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The Cornerstone Investment Commentary: 1st Quarter 2018

After going in one direction for the past few years (stocks up; interest rates down), 2018’s first quarter reminded us in no uncertain terms that both can move in the opposite direction as well.  The new year’s first weeks gave no hint of this, however, as global stocks quickly rose 5% (foreign equities continuing to outpace US).  This was wiped out by early February, and the decline reached the low double-digits before an unsteady recovery finished the quarter at an overall decline of ~1% for the broad global equity markets.  Only emerging market stocks finished in the black.  Rising interest rates caused US intermediate-term bond prices to fall 2%, with only very short-term bonds breaking even.

Looking closer, ‘growth’ stocks outperformed their ‘value’ counterparts as expectations remained that the overall economic expansions would stay robust.  Interest-rate sensitive areas like utilities, energy and real estate suffered.  Of unknown significance (yet) is that this reversed itself in March as value stocks held up better than growth.  This definitely has our attention.

There is growing concern that corporate profit growth will slow after the one-time boost from the big US corporate tax cut.  These concerns rise when 1) the pace of interest rate increases accelerates; 2) a tight labor market leads to rises in wage costs; 3) US trade policy (tariffs, retaliation, uncertainty, etc.) lessens demand for its products globally; and 4) higher consumer spending from job growth and individual tax cuts won’t be enough to offset these.  These are credible concerns, and all were present this past quarter.  Not surprisingly, volatility came roaring back, especially as US stock values are so high and the tax cut-fueled corporate profit boost is a one-time event.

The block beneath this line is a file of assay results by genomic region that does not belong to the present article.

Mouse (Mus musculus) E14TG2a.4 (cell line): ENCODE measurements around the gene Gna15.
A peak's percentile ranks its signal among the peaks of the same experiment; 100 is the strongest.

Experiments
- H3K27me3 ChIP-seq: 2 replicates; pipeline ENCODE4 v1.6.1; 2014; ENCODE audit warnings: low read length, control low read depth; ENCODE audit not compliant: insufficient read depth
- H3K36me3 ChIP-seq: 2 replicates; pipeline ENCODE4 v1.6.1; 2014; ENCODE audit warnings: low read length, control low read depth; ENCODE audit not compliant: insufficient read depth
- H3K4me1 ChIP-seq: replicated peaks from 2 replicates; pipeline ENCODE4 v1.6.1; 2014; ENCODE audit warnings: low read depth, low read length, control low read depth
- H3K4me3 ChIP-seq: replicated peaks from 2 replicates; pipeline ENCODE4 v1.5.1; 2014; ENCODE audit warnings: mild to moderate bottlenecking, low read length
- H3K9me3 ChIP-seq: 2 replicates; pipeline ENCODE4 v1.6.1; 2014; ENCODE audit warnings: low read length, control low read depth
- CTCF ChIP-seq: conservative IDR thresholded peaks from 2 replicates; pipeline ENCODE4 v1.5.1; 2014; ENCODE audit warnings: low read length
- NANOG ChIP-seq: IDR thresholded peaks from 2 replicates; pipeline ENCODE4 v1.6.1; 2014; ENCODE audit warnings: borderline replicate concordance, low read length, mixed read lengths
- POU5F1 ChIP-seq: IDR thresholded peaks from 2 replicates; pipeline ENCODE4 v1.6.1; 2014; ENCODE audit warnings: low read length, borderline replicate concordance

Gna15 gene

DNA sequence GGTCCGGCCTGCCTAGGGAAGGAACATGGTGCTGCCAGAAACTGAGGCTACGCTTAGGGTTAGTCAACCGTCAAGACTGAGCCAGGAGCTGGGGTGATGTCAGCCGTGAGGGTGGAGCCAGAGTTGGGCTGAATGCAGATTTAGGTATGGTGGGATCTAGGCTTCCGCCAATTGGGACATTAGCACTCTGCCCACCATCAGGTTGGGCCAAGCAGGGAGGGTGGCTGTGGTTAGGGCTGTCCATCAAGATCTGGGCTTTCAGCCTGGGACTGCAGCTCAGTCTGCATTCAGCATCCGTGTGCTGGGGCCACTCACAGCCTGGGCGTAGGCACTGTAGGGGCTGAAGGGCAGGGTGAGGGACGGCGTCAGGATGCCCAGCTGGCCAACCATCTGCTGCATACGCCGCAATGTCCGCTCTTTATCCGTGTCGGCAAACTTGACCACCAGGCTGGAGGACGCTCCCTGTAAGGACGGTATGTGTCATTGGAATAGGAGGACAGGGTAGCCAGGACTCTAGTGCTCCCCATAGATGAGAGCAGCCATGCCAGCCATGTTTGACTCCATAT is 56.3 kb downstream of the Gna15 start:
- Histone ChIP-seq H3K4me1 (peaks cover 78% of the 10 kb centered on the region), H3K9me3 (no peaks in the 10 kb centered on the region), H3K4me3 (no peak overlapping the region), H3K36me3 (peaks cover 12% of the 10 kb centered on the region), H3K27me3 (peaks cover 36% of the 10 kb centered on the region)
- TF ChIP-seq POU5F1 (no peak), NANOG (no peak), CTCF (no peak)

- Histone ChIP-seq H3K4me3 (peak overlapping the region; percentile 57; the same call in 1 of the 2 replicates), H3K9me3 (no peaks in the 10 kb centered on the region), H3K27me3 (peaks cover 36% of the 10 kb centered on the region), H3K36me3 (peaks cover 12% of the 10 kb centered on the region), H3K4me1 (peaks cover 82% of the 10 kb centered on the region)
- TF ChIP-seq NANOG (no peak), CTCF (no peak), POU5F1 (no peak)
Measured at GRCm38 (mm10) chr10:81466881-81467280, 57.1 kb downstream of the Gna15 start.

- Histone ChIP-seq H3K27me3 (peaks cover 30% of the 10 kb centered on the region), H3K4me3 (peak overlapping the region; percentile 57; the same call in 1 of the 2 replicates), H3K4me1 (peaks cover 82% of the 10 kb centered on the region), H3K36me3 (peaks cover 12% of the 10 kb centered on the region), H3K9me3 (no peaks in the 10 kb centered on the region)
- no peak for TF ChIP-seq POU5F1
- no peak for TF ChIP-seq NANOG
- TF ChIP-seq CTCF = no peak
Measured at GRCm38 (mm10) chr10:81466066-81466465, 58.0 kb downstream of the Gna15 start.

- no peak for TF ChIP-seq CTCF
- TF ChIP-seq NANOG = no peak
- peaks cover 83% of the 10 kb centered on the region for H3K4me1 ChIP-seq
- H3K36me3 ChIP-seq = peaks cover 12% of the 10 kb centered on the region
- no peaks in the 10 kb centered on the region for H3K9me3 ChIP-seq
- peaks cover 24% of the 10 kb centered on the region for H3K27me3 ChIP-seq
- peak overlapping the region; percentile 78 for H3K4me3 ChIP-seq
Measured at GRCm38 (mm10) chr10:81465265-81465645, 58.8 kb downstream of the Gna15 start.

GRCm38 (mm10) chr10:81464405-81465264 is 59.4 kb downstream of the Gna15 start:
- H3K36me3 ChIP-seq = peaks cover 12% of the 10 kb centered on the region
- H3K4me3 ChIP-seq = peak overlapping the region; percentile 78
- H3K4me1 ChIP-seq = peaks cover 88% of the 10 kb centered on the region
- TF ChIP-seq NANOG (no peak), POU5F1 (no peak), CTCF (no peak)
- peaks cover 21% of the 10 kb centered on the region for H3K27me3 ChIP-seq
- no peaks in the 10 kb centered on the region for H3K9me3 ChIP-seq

Against this backdrop, your portfolio is in a somewhat defensive position.  Overall equity holdings are about one-tenth lower than if stocks were more ‘fairly’ valued.  Foreign holdings are at their highest level in years.  By ~55/45, you hold more value than growth stocks.  Your bond holdings are have an average maturity of two years of less, a very short-term leaning.  Happily (so far!), all our changes in 2017-18 were helpful; your portfolio’s ‘expense ratio’ is less than 0.3% (the average exceeds 1.0%), and our tax-efficient approach means you have paid very little tax relative to your investment gains since 2009.

Most importantly, we believe your portfolio is properly positioned given the economic and political winds.  If recent volatility is short-lived and the rest of 2018 looks like 2017, you will reap most – though not quite all – the available gains.  However, if these winds become a storm due to some combination of the four causes above, your portfolio will fare better due to its current position.  In addition, any monies we know you to need for the next 5-10 years are in short-term bonds that would be unaffected by a severe market decline.  Please know that we always welcome your thoughts or questions on these matters.

As always, thank you for the continuing privilege of working with you.  Happy Spring and approach of Summer until we are in touch again!